Alive to Thrive is a biblical guide to preventing teen suicide. Anyone who interacts with teens can learn how to help prevent suicidal thinking through sound practical and clinical advice, and more importantly, biblical principles that will provide a young person with hope in Christ.

Bring Your Bible to School Day Logo Lockup with the Words Beneath

Every year on Bring Your Bible to School Day, students across the nation celebrate religious freedom and share God’s love with their friends. This event is designed to empower students to express their belief in the truth of God’s Word–and to do so in a respectful way that demonstrates the love of Christ.

Focus on the Family’s® Foster Care and Adoption program focuses on two main areas:

  • Wait No More events, which educate and empower families to help waiting kids in foster care

  • Post-placement resources for foster and adoptive families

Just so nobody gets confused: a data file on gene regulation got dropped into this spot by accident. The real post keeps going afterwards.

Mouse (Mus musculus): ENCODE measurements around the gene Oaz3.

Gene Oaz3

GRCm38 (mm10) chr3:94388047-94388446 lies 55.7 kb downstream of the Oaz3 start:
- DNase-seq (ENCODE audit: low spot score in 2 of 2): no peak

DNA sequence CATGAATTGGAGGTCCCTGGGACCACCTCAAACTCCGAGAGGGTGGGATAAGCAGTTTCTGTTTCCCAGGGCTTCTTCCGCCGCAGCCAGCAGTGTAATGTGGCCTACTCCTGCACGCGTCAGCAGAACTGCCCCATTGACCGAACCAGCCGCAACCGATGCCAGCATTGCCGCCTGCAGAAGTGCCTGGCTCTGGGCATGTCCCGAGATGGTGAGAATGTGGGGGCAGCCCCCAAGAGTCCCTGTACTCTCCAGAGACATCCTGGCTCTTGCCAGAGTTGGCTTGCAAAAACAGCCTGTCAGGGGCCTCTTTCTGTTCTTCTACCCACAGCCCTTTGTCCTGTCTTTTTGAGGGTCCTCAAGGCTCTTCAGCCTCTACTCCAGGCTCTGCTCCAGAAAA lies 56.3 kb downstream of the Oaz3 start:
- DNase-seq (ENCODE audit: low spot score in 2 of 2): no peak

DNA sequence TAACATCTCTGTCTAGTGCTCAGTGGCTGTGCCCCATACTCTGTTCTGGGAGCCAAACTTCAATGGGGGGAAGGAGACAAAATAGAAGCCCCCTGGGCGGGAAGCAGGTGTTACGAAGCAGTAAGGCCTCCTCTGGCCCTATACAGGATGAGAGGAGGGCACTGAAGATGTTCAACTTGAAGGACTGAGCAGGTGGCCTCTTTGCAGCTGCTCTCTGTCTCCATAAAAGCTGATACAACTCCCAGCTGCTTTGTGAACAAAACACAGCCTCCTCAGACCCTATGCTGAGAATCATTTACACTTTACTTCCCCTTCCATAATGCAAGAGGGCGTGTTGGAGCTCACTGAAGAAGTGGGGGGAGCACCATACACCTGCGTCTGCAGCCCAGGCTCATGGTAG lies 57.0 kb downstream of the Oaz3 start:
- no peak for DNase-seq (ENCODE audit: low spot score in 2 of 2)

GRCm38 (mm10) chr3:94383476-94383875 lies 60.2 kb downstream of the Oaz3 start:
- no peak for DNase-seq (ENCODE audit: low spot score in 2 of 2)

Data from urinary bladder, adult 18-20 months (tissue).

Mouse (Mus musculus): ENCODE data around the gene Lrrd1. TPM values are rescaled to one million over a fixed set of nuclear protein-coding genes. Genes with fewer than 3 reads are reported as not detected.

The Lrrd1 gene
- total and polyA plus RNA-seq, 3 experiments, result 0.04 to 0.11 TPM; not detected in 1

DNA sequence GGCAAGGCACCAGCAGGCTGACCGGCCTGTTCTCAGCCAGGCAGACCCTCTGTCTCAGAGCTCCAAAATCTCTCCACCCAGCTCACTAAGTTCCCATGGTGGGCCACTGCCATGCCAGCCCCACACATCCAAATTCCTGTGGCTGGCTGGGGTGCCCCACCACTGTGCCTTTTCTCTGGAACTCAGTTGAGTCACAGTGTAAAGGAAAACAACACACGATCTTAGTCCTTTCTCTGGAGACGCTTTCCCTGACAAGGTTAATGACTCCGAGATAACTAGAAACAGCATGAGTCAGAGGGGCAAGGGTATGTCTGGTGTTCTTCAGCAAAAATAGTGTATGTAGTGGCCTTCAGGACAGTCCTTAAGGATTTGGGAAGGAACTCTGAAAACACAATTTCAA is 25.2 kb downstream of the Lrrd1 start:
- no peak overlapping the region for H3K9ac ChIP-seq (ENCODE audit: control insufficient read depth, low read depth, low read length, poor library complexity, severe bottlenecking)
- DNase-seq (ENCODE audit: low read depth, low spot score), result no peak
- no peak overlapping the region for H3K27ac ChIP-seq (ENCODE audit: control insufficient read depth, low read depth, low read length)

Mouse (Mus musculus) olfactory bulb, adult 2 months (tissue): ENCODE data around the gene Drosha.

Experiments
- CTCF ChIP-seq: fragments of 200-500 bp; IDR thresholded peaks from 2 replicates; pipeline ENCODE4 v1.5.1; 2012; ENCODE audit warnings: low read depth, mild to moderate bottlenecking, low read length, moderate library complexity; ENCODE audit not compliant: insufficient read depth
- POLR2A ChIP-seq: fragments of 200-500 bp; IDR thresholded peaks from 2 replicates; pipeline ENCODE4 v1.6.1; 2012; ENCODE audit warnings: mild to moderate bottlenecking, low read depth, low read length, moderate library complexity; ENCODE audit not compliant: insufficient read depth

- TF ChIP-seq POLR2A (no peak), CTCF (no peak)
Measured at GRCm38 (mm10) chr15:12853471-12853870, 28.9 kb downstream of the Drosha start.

Christian Counselors Network

Find Christian Counselors, Marriage & Family Therapists, Psychologists, Social Workers and Psychiatrists near you! Search by location, name or specialty to find professionals in Focus on the Family’s Christian Counselors Network who are eager to assist you.

Boundless is a Focus on the Family community for Christian young adults who want to pursue faith, relationships and adulthood with confidence and joy.

Through reviews, articles and discussions, Plugged In exists to shine a light on the world of popular entertainment while giving you and your family the essential tools you need to understand, navigate and impact the culture in which we live.

Have you been looking for a way to build your child’s faith in a fun and exciting way?
Adventures in Odyssey® audio dramas will do just that. Through original audio stories brought to life by actors who make you feel like part of the experience; these fictional, character-building dramas use storytelling to teach lasting truths.

Focus on the Family’s Hope Restored all-inclusive intensives offer marriage counseling for couples who are facing an extreme crisis in their marriage, and who may even feel they are headed for divorce.